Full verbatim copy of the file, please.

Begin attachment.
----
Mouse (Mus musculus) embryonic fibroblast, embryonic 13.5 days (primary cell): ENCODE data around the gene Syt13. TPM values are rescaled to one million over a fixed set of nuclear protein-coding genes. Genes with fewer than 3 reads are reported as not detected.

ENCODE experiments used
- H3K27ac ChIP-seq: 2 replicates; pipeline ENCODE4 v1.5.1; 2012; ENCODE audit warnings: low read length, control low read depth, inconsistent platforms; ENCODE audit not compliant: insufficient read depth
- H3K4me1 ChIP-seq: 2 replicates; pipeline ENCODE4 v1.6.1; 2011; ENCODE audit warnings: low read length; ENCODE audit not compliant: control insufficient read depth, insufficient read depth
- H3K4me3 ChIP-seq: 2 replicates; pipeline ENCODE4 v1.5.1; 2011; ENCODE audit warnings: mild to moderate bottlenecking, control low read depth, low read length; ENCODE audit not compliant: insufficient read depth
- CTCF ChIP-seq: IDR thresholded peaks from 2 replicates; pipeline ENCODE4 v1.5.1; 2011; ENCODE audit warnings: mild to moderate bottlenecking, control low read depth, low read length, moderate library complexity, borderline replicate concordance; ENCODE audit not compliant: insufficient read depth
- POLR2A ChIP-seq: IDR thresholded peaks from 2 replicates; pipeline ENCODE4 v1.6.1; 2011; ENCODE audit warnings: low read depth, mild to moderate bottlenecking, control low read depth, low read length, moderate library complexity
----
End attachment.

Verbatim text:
Mouse (Mus musculus) embryonic fibroblast, embryonic 13.5 days (primary cell): ENCODE data around the gene Syt13. TPM values are rescaled to one million over a fixed set of nuclear protein-coding genes. Genes with fewer than 3 reads are reported as not detected.

ENCODE experiments used
- H3K27ac ChIP-seq: 2 replicates; pipeline ENCODE4 v1.5.1; 2012; ENCODE audit warnings: low read length, control low read depth, inconsistent platforms; ENCODE audit not compliant: insufficient read depth
- H3K4me1 ChIP-seq: 2 replicates; pipeline ENCODE4 v1.6.1; 2011; ENCODE audit warnings: low read length; ENCODE audit not compliant: control insufficient read depth, insufficient read depth
- H3K4me3 ChIP-seq: 2 replicates; pipeline ENCODE4 v1.5.1; 2011; ENCODE audit warnings: mild to moderate bottlenecking, control low read depth, low read length; ENCODE audit not compliant: insufficient read depth
- CTCF ChIP-seq: IDR thresholded peaks from 2 replicates; pipeline ENCODE4 v1.5.1; 2011; ENCODE audit warnings: mild to moderate bottlenecking, control low read depth, low read length, moderate library complexity, borderline replicate concordance; ENCODE audit not compliant: insufficient read depth
- POLR2A ChIP-seq: IDR thresholded peaks from 2 replicates; pipeline ENCODE4 v1.6.1; 2011; ENCODE audit warnings: low read depth, mild to moderate bottlenecking, control low read depth, low read length, moderate library complexity